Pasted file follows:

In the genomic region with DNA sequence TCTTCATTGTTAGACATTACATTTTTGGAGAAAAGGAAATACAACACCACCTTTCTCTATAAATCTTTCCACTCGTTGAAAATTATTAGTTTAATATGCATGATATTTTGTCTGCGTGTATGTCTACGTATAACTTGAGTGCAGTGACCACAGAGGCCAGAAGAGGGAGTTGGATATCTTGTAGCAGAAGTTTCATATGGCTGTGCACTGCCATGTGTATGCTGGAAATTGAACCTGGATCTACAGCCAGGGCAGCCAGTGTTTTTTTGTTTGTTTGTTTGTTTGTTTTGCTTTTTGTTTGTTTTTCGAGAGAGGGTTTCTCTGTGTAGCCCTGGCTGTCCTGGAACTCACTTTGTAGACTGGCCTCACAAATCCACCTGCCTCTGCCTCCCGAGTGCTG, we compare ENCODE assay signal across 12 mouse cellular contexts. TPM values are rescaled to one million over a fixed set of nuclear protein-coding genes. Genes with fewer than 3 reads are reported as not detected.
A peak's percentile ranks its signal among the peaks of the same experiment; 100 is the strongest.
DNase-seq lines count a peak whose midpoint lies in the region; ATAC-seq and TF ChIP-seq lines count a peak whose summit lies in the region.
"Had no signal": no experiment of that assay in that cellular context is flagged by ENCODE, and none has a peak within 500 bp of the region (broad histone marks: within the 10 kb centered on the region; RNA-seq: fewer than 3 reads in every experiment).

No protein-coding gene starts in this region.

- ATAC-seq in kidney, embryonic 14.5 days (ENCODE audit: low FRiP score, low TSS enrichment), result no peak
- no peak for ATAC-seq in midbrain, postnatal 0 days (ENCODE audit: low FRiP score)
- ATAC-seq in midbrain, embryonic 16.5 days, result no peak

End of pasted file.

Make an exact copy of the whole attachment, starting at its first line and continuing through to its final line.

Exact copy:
In the genomic region with DNA sequence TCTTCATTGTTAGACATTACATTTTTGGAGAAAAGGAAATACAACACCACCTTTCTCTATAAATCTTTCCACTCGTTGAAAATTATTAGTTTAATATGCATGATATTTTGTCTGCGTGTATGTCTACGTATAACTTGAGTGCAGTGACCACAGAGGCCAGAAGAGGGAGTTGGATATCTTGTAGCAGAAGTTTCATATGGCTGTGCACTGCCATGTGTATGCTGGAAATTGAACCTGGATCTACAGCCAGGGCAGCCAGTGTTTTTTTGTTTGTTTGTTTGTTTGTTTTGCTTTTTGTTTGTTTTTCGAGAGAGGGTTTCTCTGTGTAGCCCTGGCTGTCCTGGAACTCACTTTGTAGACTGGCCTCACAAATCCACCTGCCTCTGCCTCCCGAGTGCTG, we compare ENCODE assay signal across 12 mouse cellular contexts. TPM values are rescaled to one million over a fixed set of nuclear protein-coding genes. Genes with fewer than 3 reads are reported as not detected.
A peak's percentile ranks its signal among the peaks of the same experiment; 100 is the strongest.
DNase-seq lines count a peak whose midpoint lies in the region; ATAC-seq and TF ChIP-seq lines count a peak whose summit lies in the region.
"Had no signal": no experiment of that assay in that cellular context is flagged by ENCODE, and none has a peak within 500 bp of the region (broad histone marks: within the 10 kb centered on the region; RNA-seq: fewer than 3 reads in every experiment).

No protein-coding gene starts in this region.

- ATAC-seq in kidney, embryonic 14.5 days (ENCODE audit: low FRiP score, low TSS enrichment), result no peak
- no peak for ATAC-seq in midbrain, postnatal 0 days (ENCODE audit: low FRiP score)
- ATAC-seq in midbrain, embryonic 16.5 days, result no peak